Identity Theft and Human Error
There's a common stereotype associated with "the hacker" - rapid typing, green flashing text, dark rooms and secrecy.
In reality, someone looking to steal your identity, whether for profit or just for fun, can do it with a simple phone call and a quick Google search - no tech skills required.
Understanding how this can happen makes it easier to mitigate or outright prevent damage, should you be the target of a cyber attack.
In a recent high-profile case, Gizmodo, a popular tech blog, had its Twitter feed hacked and taken over by pranksters. Wired Magazine was able to easily replicate the hack, and details how it was done here. All it takes is a few lies to a customer service representative and a flawed password recovery system.
By looking at how this hacker was able to succeed, we can pinpoint two weak spots in account security - password recovery and linked accounts. Here are a few tips to keep you safe on both fronts:
Put effort into your security questions.
In this victim’s case, his password didn’t matter. What mattered was how to create a new one. In many cases, this can be startlingly easy, especially when the security questions can be easily researched. If you have a Facebook account, it’s probable that you’ve mentioned your pet’s first name, your hometown, or your favorite color, so it’s not a good idea to make these the answers to anything.
Activate Two-Step Authentication.
You might have this already activated with a bank account - in order to change any account information, you must provide an extra pin number, which is sent to your phone. That way, a hacker would need physical access to your cell in order to continue. While at times it may seem like a hassle, this is a crucial step in preventing unauthorized account changes. If you have a Gmail or other Google account, you can activate Two-Step Authentication here.
Use Multiple Email Addresses.
Another thing that made this hacker’s job easier was that most of the victim’s accounts were tied to the same email address. Whenever a password was reset or emailed, it went to the same account - one the hacker already had access to. Since he was quickly opening the emails and then deleting them, even if the victim had logged into his email, he might not have noticed anything happening.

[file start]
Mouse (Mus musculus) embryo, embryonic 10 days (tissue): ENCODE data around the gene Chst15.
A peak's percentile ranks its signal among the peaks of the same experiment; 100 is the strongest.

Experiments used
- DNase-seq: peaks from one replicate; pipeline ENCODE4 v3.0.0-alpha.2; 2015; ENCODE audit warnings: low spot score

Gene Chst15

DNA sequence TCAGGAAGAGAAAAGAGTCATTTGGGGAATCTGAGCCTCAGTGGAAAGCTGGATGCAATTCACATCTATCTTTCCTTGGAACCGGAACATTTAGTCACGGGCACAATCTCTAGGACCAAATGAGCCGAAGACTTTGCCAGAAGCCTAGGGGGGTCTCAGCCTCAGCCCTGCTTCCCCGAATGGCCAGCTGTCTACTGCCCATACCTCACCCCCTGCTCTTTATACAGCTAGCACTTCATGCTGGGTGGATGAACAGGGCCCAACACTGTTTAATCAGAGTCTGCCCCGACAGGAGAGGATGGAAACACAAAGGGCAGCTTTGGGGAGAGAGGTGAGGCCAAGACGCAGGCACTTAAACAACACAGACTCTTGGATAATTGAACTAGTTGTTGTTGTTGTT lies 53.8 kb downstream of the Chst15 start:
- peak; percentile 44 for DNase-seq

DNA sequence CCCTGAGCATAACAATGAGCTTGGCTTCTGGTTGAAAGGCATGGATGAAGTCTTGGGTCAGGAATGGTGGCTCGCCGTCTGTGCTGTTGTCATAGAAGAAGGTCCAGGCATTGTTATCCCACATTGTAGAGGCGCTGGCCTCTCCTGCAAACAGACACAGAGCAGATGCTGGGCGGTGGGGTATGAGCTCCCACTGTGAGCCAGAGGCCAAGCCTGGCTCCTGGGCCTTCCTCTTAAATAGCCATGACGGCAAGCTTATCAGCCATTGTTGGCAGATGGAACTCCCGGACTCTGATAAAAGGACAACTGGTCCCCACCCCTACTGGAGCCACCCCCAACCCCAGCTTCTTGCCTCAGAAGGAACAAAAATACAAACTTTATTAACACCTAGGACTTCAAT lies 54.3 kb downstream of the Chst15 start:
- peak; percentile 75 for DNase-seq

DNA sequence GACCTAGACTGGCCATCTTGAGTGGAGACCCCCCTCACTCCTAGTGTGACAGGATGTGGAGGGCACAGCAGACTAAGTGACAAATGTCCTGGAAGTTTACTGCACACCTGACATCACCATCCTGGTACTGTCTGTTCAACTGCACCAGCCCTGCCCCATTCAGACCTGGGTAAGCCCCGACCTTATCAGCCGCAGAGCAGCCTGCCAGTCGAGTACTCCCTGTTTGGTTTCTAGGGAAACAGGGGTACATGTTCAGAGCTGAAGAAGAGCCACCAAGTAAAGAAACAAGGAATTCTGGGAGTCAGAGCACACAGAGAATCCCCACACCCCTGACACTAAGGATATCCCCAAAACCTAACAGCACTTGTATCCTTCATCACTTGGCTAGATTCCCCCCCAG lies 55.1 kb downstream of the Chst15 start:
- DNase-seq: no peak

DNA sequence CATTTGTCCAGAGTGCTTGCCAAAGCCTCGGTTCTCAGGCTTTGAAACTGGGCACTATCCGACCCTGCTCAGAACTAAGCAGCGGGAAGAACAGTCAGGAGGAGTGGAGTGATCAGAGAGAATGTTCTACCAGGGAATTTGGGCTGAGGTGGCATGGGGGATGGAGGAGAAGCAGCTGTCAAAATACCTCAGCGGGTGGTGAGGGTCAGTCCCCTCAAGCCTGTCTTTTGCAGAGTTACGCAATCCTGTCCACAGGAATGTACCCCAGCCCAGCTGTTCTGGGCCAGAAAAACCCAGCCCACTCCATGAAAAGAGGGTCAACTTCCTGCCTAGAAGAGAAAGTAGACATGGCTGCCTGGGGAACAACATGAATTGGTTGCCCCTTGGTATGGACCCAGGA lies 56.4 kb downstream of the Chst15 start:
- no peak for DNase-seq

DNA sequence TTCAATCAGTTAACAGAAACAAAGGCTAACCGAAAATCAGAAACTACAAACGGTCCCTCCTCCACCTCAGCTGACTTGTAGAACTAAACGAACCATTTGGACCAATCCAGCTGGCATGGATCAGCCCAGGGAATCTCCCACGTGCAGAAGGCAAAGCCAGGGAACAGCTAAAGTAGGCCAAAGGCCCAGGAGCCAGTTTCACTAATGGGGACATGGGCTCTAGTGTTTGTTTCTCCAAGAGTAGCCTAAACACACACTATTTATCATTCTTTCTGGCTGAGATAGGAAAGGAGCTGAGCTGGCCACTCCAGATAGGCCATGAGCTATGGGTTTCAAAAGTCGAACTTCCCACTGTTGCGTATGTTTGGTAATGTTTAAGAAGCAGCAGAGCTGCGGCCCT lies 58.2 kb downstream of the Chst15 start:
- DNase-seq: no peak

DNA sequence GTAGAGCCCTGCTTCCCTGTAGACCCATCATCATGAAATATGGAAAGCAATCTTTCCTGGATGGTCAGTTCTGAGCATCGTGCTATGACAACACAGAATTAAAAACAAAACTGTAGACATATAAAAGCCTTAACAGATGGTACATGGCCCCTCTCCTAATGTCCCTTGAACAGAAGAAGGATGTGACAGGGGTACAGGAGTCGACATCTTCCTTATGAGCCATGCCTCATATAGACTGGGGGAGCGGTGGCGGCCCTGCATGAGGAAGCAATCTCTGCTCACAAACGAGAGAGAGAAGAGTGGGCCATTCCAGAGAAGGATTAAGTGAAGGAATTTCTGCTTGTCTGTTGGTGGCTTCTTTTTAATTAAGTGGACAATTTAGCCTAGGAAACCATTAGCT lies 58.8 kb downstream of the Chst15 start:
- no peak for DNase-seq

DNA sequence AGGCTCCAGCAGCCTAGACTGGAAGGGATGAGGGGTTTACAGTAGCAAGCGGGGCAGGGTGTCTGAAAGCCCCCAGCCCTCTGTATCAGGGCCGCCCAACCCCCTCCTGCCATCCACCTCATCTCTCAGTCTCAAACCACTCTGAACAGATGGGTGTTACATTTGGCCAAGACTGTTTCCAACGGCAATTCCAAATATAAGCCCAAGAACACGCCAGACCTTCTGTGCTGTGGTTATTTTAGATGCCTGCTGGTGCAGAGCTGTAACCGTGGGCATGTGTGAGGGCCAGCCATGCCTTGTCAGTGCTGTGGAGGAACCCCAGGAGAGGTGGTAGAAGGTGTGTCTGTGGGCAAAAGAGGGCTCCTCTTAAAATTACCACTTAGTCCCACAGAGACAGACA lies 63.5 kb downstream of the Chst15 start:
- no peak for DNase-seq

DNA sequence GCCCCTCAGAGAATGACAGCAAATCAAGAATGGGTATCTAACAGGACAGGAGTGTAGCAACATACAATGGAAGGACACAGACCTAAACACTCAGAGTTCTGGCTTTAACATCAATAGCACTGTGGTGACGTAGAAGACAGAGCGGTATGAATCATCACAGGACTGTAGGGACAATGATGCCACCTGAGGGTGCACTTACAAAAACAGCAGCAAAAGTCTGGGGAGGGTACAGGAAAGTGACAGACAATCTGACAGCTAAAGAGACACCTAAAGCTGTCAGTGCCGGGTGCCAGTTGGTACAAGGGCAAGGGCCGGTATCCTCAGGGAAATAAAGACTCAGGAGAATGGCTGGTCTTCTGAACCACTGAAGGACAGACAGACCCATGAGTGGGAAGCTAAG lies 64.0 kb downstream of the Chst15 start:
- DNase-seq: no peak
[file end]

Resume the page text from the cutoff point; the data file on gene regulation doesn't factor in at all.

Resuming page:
Delete Confirmation Emails.
Don’t save old passwords or confirmation emails in your account. Anyone who gains access to your email will then know, with minimal effort, what other accounts they can immediately access.
Avoid Linking Accounts.
Don’t tie all your accounts together either. While it can be tempting to use your Facebook to log in to all your other social networks, it can be devastating if your Facebook is hacked - that will give the hacker instant access to everything else linked.
Disable “Autofill” Options.
If your log-in name and password automatically fill themselves in, how would that help to stop a laptop thief? Worse, if your credit card info saves itself, having your computer stolen could lead to your bank account being emptied, too.
Treat Every Account Like It’s Your Bank Account.
Just because an account seems unimportant doesn’t mean you should make it any less secure. Making an account easy to break into just gives a hacker a convenient place to get his foot in the door. Create a strong password, set up security questions, and don’t use the same ID and password combination for any two accounts.
The idea of identity theft can be intimidating, especially for those who don’t understand how it works. Just remember that it’s like any other theft. It’s not always possible to avoid risk, but a little common sense can prevent the worst.
To continue reading about Identity Theft, read this post: My Identity's Stolen - Now What?